Tag Archives: Heeresflieger

Green light for German Navy NH90 Sea Lion, Army gets less choppers

Despite problems with quality control and the availability of spare parts for the Airbus Helicopters / NHIndustries NH90s of the German Army Aviation, the German Navy got the green light for the procurement of 18 NH90 Sea Lion maritime helicopters this week.

Berlin wants the Nato Frigate Helicopter (NFH) version of the NH90 to replace the aging Westland Mk 41 Sea King operating with Marinefliegergeschwader 5 (MFG5) at Nordholz, and the MFG5’s Westland Mk 88A Sea Lynx choppers that fly from German Navy frigates. The deal was okayed on 4 March 2015.

The land-based NH90 Sea Lions will operate as troop-insertion platform, support for naval special forces and as search-and-rescue chopper. The Sea Lion will be about 60 knots faster than the Sea King, which is one of the reasons why the Navy wants to move quickly forward with the purchase.

The future of German Navy Aviation: the NH90 to serve also in the naval special forces role like demonstrated here by the French Navy (Image © Airbus Helicopters)
The future of German Navy Aviation: the NH90 to serve also in the naval special forces role like demonstrated here by the French Navy (Image © Airbus Helicopters)

German Army Aviation
The Bundeswehr will go ahead with downsizing of the NH90 fleet. As propositioned earlier the Heeresflieger (German Army Aviation) will only get 80 NH90 TTHs, instead of the 134 originally planned a decade ago. Thirty-six were delivered at the end of 2014, but the introduction has been plagued by big operational issues and not even a single NH90 is said to be in full promised operational status. Another two NH90s will be purchased as training system.

A German Army NH90 in the field. (Image © Dennis Spronk)
A German Army NH90 in the field. (Image © Dennis Spronk)

Tiger attack helicopter
At the same time the Army Aviation has got to say bye-bye to 11 of its EC665 Tiger attack helicopters of the oldest batch. Berlin has set the operational level to 40 Tigers in total, while Airbus Helicopters delivers another 17 for attrition replacement, testing and training. After complaints about its quality on the battlefield the German Army finally received the last of a dozen upgraded Tiger UHT support helicopters in March 2014.

© 2015 Airheadsfly.com editor Marcel Burger
Featured image (top): A maritime version of the NH90, this example serving the French Navy (Image © Marine Nationale)

Check our entire ↑ NH90 news and feature stream

Eurocopter EC665 Tiger UHT (Tigre) in German Army (Heer) livery at the 2008 ILA Airshow at Berlin-Schönefeld, Germany (Deutschland). UHT stands for Unterstützungshubschrauber Tiger (Support Helicopter Tiger). The aircraft bears serial no. 98+26 and has no. 398 on the nose. (Image © Marcel Burger)
Eurocopter EC665 Tiger UHT (Tigre) in German Army (Heer) livery at the 2008 ILA Airshow at Berlin-Schönefeld, Germany (Deutschland). UHT stands for Unterstützungshubschrauber Tiger (Support Helicopter Tiger). The aircraft bears serial no. 98+26 and has no. 398 on the nose. (Image © Marcel Burger)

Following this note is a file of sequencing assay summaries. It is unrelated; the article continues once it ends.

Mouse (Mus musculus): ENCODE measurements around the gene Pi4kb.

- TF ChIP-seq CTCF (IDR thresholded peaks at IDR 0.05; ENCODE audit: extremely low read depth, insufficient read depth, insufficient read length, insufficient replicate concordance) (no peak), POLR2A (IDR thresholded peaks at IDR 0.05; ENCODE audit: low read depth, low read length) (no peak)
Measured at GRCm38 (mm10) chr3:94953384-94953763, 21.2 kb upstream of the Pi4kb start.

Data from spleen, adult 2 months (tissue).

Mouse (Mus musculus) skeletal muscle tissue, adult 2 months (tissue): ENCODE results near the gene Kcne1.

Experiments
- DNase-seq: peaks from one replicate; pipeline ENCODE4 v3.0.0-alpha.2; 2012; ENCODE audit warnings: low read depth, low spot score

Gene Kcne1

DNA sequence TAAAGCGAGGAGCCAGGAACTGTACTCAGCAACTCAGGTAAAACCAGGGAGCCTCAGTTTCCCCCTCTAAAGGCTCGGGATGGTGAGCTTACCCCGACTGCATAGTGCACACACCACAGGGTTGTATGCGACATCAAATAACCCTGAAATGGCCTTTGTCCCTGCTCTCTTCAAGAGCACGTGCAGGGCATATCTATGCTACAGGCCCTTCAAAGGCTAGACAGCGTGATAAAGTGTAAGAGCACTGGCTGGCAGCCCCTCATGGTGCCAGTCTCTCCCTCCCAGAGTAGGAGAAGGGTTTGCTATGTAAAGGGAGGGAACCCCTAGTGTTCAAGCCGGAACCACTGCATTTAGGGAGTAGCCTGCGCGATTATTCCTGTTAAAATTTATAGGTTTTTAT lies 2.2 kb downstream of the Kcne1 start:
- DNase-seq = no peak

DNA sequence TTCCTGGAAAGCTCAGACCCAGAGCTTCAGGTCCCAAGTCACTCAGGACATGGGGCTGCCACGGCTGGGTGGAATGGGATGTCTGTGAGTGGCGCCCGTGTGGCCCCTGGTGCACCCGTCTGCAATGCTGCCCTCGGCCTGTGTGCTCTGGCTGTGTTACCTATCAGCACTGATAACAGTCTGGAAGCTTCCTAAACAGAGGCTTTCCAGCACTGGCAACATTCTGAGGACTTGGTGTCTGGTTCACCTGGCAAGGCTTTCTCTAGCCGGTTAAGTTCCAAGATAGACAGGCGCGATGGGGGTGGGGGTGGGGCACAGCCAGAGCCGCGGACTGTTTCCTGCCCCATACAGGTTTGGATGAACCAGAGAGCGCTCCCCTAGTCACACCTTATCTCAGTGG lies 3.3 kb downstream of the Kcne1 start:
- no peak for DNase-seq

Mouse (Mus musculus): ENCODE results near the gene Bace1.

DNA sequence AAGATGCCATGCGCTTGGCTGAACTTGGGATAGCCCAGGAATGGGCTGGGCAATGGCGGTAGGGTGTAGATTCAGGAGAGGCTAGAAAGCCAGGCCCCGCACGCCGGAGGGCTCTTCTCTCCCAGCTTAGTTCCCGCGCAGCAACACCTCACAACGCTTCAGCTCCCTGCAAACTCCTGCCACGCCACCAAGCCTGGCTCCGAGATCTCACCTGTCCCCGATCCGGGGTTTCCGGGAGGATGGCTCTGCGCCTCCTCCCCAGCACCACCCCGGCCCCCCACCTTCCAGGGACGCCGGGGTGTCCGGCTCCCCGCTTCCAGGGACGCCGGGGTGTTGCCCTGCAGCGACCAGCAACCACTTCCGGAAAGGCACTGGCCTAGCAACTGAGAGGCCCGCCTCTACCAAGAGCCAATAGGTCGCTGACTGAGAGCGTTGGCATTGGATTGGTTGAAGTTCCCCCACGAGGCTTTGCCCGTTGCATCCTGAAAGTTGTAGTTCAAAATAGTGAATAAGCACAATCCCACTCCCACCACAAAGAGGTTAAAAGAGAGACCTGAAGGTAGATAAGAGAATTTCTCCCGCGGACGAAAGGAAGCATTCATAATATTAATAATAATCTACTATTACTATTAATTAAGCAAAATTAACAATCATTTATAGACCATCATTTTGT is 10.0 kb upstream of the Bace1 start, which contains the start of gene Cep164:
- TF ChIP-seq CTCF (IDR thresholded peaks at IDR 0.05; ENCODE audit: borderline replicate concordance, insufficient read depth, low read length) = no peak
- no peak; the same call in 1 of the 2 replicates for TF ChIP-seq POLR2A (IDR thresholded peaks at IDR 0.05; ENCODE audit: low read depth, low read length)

Germany grounds NH90 helos

Germany has stopped routine flying operations with its troubled NH90 helicopters, the German Bundeswehr announced on Friday 6 February. An investigation into an incident that happened last year in Uzbekistan, has led to the decision.

The investigation by Airbus Helicopters found a design flaw in an Overhead Control Panel (OHCP) in the NH90’s cockpit, where a fire suppression switch for the engines could cause a short circuit. Subsequently, the Bundeswehr flight safety authority recommended all routine NH90 operations to be halted, a decision that is now supported by Berlin.

On 19 June 2014, a German NH90 got into big troubles in Uzbekistan as one of its engines exploded during a medical evacuation flight, causing the German Army (Heeresflieger) to already temporary ground the fleet back then. Four NH90TTHs deployed to Afghanistan already in April 2013 to provide a Forward Air Medical Evacuation in Mazar-i-Sharif but were met with additional operational problems in the hot-and-high operations as well. Apart from the big incident, aviators reported issues with other systems as well.

Germany has about forty NH90 helicopters at its disposal. The Bundeswehr now says it expects Airbus Helicopters to come up with a solution as quickly as possible. Berlin confirmed in December it had 80 NH90TTHs on firm order (including the forty delivered) and was still opting for another 22.

© 2015 Airheadsfly.com editors Elmer van Hest and Marcel Burger

Related: AHF↑Inside: exclusive visit to Belgian NH90s

A German NH90 in the field. (Image © Dennis Spronk)
A German NH90 in the field. (Image © Dennis Spronk)

German Special Forces chopper cleared to fly

Especially useful in the special forces role are weapon pods attached on both sides of the fuselage (Image © Charles Abarr / ECD / Airbus Helicopters)
Especially useful in the special forces role are weapon pods attached on both sides of the fuselage
(Image © Charles Abarr / ECD / Airbus Helicopters)

The German Special Forces’s (KSK) new EC645 T2 and its civilian version EC145 T2 have been cleared to fly by European Aviation Safety Agency (EASA) on 17 April 2014. The most powerful EC145 chopper ever is allowed to commence ops in the full range of advertised capabilities, including single-pilot operations, instrument flight rules (IFR) flying and single-engine operations, as well as flying by the aid of night vision goggles.